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“In my mind, the data from a network of hive scales would be an essential addition to ecosystem models,” Esaias concludes. “If we want to relate models and satellite data to something as tangible as food for people and wildlife, if we want to be able to predict where the thousands of species that occupy ecosystems today will survive in the future, we need to monitor when that plant-pollinator interaction is occurring.”
“The best part,” Esaias says excitedly, “is that the observers we need are already out there! The bees are already collecting these data for us.” About half of the approximately 6 million honeybee colonies in the United States are kept by individual or family-scale beekeepers. Esaias’ vision is to develop a how-to guide, an automatic data recorder, and the computer and networking resources at Goddard Space Flight Center that would be needed to collect and preserve the data. Ideally, a hive data recorder would be hooked up to the Internet so that volunteers’ hive weights could appear on a Website hosted at Goddard. His goal is to get the cost per kit below $200 and then to get NASA funding to outfit a network of volunteers—HoneybeeNet—and analyze their data.
“Ultimately, what we’d like to have is thousands of these across the country. Even if we can get the cost down to $200 a piece, that is still a lot of money to ask for until you have a test data set that proves it is valuable,” admits Esaias. He’s been working with local bee clubs in Maryland, rounding up some 20 volunteers who already have or are willing to purchase their own scales. He hopes that the data collected during the 2007 spring-summer season will be a prototype that will convince NASA to fund a pilot project.
In the meantime, he and several colleagues at NASA, the Department of Agriculture, and several U.S. universities submitted a proposal to NASA to integrate satellite, hive data, and the results from ecological models into an early-detection system operated by the U.S. Geological Survey that monitors the spread of invasive species. By using satellite data on landscape and vegetation type along with honeybee hive data, they hope to improve predictions of the spread of the African honeybee, an aggressive and unpredictable species of bee that is colonizing the southern United States.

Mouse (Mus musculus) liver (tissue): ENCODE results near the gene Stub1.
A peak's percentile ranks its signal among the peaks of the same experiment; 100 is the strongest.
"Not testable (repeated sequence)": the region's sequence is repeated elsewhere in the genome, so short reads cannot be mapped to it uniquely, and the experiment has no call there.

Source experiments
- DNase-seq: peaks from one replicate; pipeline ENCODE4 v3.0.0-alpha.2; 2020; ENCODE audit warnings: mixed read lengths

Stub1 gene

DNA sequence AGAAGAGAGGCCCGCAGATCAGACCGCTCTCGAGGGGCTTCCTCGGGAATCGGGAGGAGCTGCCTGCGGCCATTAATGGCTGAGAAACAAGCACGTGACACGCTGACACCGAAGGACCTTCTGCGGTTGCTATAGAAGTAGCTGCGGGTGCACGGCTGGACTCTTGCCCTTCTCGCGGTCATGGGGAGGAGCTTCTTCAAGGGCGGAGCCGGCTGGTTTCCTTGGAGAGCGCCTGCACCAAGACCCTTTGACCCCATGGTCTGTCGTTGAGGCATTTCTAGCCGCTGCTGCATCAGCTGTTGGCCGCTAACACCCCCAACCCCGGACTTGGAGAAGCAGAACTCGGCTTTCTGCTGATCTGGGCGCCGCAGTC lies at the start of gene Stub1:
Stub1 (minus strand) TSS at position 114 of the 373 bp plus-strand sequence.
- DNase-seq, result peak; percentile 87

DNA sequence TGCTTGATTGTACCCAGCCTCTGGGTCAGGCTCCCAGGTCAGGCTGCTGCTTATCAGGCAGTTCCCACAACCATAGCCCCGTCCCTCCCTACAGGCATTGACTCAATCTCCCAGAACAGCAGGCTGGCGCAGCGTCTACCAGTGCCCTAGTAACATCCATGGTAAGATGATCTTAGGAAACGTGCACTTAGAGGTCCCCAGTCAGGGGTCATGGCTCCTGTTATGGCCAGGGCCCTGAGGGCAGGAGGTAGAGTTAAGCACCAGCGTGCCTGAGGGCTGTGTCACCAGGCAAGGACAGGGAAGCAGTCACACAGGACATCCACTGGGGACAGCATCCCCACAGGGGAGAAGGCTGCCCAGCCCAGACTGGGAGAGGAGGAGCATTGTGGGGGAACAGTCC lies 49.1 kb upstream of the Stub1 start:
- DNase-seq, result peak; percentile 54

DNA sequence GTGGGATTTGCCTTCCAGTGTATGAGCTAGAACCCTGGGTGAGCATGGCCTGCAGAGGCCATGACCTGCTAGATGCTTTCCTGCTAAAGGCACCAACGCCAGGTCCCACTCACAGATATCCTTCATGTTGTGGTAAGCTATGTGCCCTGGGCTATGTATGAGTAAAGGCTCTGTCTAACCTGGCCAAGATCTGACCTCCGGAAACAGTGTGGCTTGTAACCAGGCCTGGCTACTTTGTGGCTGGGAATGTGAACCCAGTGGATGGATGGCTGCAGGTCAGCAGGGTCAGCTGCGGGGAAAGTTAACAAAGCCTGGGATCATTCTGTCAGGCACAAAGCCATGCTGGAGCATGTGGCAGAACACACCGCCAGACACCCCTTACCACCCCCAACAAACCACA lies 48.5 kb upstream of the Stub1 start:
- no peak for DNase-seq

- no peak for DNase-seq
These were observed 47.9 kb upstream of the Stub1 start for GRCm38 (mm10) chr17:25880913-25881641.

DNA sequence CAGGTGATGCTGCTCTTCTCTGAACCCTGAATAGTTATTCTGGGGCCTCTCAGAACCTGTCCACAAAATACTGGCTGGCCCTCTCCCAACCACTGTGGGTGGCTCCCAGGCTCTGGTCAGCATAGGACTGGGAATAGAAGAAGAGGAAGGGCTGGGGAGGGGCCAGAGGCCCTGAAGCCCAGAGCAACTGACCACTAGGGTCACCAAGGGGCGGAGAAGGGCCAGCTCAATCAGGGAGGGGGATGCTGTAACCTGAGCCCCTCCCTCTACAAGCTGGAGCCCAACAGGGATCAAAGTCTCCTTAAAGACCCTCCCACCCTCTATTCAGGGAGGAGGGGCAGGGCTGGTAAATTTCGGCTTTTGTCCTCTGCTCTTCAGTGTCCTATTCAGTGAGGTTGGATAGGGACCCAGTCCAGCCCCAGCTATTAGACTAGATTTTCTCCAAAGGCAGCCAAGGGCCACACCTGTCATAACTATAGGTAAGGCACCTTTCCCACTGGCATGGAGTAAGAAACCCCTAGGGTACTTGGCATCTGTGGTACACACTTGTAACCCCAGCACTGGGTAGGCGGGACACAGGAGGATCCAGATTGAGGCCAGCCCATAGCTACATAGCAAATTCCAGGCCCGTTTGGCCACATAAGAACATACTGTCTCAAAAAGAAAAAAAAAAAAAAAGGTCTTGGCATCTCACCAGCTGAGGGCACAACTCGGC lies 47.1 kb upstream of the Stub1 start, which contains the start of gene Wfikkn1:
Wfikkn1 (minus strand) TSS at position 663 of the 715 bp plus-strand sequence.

In addition, satellite and ecological model information on vegetation could help scientists pin down the cause or causes of colony collapse disorder. Beginning in the winter of 2006-07, hive keepers across the country began to report wintertime losses of 30 to 90 percent of their colonies. The adult worker bees seem to simply abandon the hive, including a seemingly healthy queen, immature bees, and remaining honey. As of summer 2007, scientists were still investigating numerous possible causes, including pesticides and diseases. Added stress on colonies from climate-related environmental change may be contributing, too.
“I have no idea how it’s all going to turn out, but we’ll see,” he says. “I don’t know if I’ll ever go back to ocean studies. Honestly, I’m having a lot more fun. And, really it’s not that different from what I was doing before. Of course, terrestrial ecosystems are very different from marine ecosystems, but conceptually, my focus hasn’t changed—I’m still interested in the factors that influence the abundance and distribution of organisms, only now it’s bees and plants instead of phytoplankton.”
He feels a sense of urgency about getting the HoneybeeNet going now. “All I can say right now is that much of what is in the [scientific] literature about the dates of the Maryland nectar flow is wrong; it’s obsolete data. We are headed into an era of global change across the country, and we don’t even know where we are starting from! How are we possibly going to predict change? If we don’t get on board quick, we’re gonna miss the boat.”